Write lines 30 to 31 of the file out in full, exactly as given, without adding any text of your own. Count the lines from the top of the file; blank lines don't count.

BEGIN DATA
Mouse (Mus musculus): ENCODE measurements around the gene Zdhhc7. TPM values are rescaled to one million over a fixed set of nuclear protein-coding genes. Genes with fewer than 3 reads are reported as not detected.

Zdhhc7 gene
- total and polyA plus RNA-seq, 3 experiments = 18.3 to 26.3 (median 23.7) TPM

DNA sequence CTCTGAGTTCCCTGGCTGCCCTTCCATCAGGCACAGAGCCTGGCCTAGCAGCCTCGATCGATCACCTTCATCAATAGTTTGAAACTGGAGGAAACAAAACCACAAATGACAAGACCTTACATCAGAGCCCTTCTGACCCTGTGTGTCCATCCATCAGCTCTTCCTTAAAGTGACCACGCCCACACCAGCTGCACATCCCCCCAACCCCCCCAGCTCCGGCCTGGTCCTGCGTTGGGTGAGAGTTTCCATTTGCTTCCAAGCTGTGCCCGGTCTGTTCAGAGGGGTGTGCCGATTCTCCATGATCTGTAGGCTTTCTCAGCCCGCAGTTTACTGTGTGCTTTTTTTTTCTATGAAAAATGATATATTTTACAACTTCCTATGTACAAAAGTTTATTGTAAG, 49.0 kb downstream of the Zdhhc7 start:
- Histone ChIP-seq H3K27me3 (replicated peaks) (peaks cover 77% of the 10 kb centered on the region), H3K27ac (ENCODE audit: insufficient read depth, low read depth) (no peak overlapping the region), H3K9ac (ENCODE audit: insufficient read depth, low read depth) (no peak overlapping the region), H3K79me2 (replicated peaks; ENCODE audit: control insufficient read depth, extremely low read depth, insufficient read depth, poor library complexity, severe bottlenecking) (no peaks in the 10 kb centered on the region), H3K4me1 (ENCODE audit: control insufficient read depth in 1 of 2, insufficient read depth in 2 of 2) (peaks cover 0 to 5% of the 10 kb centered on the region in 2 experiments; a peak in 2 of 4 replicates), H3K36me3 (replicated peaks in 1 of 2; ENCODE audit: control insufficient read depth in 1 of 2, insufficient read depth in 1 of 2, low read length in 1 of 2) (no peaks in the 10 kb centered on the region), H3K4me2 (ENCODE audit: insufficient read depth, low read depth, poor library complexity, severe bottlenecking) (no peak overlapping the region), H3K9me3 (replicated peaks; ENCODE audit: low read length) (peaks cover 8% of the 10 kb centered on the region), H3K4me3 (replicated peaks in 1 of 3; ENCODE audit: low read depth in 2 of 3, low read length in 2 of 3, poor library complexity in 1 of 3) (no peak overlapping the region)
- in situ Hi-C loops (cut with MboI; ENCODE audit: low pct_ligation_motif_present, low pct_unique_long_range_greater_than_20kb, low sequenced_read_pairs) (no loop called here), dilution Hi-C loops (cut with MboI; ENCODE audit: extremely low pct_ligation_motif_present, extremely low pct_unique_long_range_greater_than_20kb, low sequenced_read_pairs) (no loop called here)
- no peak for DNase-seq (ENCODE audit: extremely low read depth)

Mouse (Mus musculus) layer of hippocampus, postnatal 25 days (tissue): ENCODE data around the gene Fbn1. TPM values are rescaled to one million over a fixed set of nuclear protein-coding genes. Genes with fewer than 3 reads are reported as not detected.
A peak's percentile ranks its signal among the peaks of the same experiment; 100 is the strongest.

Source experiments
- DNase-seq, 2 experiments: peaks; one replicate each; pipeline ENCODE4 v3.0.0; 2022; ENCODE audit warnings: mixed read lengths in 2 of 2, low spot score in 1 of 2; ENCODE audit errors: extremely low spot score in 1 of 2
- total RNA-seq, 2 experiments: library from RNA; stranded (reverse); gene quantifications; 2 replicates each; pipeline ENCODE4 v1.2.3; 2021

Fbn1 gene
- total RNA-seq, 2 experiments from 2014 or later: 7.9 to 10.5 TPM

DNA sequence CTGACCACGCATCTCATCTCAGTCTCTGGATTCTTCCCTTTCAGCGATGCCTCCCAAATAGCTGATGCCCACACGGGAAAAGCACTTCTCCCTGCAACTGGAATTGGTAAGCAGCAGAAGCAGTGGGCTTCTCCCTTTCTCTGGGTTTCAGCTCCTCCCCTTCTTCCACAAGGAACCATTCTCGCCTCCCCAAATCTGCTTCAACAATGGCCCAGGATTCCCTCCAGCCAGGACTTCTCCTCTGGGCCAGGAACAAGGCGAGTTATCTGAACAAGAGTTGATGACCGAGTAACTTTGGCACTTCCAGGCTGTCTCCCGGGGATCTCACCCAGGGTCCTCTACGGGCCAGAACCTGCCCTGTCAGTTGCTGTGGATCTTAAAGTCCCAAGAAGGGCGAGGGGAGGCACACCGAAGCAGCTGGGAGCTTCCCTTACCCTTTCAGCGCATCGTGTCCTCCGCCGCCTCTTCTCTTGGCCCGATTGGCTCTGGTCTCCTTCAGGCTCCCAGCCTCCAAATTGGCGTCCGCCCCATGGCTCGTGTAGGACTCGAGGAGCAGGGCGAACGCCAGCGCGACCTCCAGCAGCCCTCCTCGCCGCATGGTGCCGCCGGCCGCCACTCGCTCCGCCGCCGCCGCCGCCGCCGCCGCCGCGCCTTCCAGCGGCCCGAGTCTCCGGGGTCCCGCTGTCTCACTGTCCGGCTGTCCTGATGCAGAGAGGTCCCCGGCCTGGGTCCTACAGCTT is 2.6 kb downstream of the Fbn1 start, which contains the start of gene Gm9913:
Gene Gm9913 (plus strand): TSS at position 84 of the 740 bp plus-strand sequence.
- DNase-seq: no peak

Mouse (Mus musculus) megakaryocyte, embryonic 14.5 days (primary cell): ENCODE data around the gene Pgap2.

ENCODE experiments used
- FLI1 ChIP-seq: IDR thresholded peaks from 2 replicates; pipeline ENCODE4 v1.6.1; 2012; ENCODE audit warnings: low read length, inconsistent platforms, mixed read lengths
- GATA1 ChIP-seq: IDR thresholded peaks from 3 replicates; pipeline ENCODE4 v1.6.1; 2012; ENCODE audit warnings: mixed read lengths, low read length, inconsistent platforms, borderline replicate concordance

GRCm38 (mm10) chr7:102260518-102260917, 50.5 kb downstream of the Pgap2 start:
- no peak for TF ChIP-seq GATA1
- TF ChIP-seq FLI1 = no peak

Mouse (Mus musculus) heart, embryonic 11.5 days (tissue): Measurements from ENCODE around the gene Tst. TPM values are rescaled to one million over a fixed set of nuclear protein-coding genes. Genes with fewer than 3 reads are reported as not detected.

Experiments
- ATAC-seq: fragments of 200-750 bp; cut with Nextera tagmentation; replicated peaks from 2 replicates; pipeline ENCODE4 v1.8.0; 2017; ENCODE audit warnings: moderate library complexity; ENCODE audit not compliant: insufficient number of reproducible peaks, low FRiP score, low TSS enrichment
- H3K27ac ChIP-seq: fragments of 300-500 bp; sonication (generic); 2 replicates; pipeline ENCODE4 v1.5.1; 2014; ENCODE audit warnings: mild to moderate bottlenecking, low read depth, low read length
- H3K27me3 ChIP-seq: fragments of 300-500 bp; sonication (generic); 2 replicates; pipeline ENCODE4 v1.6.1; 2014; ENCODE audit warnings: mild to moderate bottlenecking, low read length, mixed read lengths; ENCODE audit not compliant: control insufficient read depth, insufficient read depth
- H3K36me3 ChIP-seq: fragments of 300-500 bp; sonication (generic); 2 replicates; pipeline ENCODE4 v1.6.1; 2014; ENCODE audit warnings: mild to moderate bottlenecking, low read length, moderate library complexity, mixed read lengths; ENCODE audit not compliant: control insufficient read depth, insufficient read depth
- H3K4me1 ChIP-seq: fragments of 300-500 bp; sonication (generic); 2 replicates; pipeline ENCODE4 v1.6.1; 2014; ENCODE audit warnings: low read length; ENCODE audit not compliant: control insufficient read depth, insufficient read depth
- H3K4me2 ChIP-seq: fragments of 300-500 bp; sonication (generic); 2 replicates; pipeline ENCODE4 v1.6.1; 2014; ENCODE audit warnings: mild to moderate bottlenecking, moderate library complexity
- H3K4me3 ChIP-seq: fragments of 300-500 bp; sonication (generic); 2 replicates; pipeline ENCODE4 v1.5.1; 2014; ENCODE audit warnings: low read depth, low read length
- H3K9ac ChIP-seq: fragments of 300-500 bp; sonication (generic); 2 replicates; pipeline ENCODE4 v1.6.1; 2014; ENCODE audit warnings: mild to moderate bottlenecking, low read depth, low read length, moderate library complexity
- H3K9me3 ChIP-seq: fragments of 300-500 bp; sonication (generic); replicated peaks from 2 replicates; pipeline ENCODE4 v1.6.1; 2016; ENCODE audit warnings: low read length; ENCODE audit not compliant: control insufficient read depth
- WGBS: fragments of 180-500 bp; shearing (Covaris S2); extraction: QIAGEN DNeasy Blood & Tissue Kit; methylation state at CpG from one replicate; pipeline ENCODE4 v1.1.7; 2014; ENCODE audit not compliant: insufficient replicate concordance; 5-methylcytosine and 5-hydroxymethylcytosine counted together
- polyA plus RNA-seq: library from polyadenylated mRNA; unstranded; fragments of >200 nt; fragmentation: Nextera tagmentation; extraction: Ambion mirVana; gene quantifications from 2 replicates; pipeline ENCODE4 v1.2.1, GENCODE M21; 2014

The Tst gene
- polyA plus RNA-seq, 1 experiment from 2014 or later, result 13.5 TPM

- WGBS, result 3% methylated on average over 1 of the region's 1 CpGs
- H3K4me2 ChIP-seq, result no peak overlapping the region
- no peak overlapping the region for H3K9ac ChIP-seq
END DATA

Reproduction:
- H3K36me3 ChIP-seq: fragments of 300-500 bp; sonication (generic); 2 replicates; pipeline ENCODE4 v1.6.1; 2014; ENCODE audit warnings: mild to moderate bottlenecking, low read length, moderate library complexity, mixed read lengths; ENCODE audit not compliant: control insufficient read depth, insufficient read depth
- H3K4me1 ChIP-seq: fragments of 300-500 bp; sonication (generic); 2 replicates; pipeline ENCODE4 v1.6.1; 2014; ENCODE audit warnings: low read length; ENCODE audit not compliant: control insufficient read depth, insufficient read depth